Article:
By Dr Ananya Mandal, MD
Bipolar disorder is typically characterized by phases of depression followed by episodes of mania, with very few phases where mood is stable. A person living with the condition may experience either phase for weeks or months at a time, which may significantly interfere with their ability to manage daily activities such as working or socializing. During a manic phase, bipolar individuals tend to outperform others at work, but during a depressive phase they may find it difficult to function and perform.
Therapy interventions for bipolar disorder include:
Cognitive behavioural therapy or counselling
These approaches aim to alter negative thought and behaviour patterns that lead to difficulty in coping with the condition.
This approach is aimed at family members and caregivers, providing them with support and guidance in coping with the impacts of bipolar disorder on family relationships. The person suffering from bipolar disorder, their spouse and their family members need to understand the importance of adhering to medications such as mood stabilizers and being able to identify symptoms of an oncoming episode of severe depression or mania.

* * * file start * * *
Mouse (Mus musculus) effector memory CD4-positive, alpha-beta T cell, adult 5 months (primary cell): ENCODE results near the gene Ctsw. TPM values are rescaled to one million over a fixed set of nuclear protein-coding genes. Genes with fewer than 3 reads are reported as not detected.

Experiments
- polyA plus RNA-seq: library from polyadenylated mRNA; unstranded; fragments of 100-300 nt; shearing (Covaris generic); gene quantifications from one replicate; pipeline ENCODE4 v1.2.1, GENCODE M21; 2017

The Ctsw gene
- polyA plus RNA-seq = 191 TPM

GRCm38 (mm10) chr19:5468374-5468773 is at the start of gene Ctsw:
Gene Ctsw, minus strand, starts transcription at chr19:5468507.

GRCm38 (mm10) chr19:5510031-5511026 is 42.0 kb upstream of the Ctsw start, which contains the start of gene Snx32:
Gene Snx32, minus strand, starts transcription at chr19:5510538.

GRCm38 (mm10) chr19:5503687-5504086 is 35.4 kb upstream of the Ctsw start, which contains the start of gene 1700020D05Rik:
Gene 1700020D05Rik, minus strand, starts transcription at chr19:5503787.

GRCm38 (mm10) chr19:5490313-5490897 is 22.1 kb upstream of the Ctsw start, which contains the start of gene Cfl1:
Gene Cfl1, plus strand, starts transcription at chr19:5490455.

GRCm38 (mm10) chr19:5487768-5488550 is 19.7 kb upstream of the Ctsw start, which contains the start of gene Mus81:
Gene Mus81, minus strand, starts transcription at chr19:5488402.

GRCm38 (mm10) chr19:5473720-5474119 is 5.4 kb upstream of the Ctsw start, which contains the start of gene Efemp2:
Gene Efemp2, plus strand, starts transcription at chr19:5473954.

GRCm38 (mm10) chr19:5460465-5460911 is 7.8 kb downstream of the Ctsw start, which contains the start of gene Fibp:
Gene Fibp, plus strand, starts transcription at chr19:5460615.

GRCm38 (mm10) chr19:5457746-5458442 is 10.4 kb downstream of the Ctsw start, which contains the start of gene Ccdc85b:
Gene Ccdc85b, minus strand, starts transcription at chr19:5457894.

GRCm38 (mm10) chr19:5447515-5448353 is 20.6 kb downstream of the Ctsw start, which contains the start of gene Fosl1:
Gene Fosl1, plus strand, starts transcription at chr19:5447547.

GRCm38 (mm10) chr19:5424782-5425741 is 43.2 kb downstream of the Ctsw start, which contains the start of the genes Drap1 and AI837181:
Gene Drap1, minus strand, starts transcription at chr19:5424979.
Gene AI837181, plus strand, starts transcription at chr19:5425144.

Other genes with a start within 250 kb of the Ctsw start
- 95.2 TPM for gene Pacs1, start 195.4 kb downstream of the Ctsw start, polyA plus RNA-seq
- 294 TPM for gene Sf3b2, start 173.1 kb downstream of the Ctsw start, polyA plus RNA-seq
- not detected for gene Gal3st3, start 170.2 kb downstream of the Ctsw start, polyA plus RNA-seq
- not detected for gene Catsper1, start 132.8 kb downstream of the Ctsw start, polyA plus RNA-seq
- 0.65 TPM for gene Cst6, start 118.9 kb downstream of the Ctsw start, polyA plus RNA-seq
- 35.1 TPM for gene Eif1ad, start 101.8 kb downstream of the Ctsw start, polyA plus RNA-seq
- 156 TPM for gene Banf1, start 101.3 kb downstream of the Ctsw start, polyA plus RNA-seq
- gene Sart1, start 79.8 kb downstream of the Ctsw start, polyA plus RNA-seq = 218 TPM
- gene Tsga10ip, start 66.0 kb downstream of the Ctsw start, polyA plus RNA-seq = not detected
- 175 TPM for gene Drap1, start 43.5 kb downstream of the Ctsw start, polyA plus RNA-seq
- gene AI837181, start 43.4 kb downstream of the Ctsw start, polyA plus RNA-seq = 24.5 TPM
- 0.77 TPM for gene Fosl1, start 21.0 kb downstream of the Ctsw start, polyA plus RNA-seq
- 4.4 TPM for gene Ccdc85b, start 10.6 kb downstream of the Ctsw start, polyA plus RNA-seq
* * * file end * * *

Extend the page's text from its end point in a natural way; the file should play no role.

Counselling individuals as part of a group can improve their ability to cope with the symptoms of their condition. Identifying with other individuals suffering from similar disorders can ease the feelings of isolation or loneliness that living with mental illness can cause. In addition, skills-based programs can help patients learn to cope with medication side-effects, problems in the work place and relationship issues.
Electroconvulsive therapy (ECT)
ECT is used in severe cases of bipolar disorder, where medication and/or psychotherapy have failed to help an individual. A muscle relaxant and an anaesthetic are administered to render the procedure painless and free of anxiety. On average, ECT treatments last between 30 and 90 seconds and the patient usually recovers after around around 5 to 15 minutes. The procedure is usually performed in a day care unit. Some side effects of the procedure include confusion, disorientation and loss of memory.
Reviewed by Sally Robertson, BSc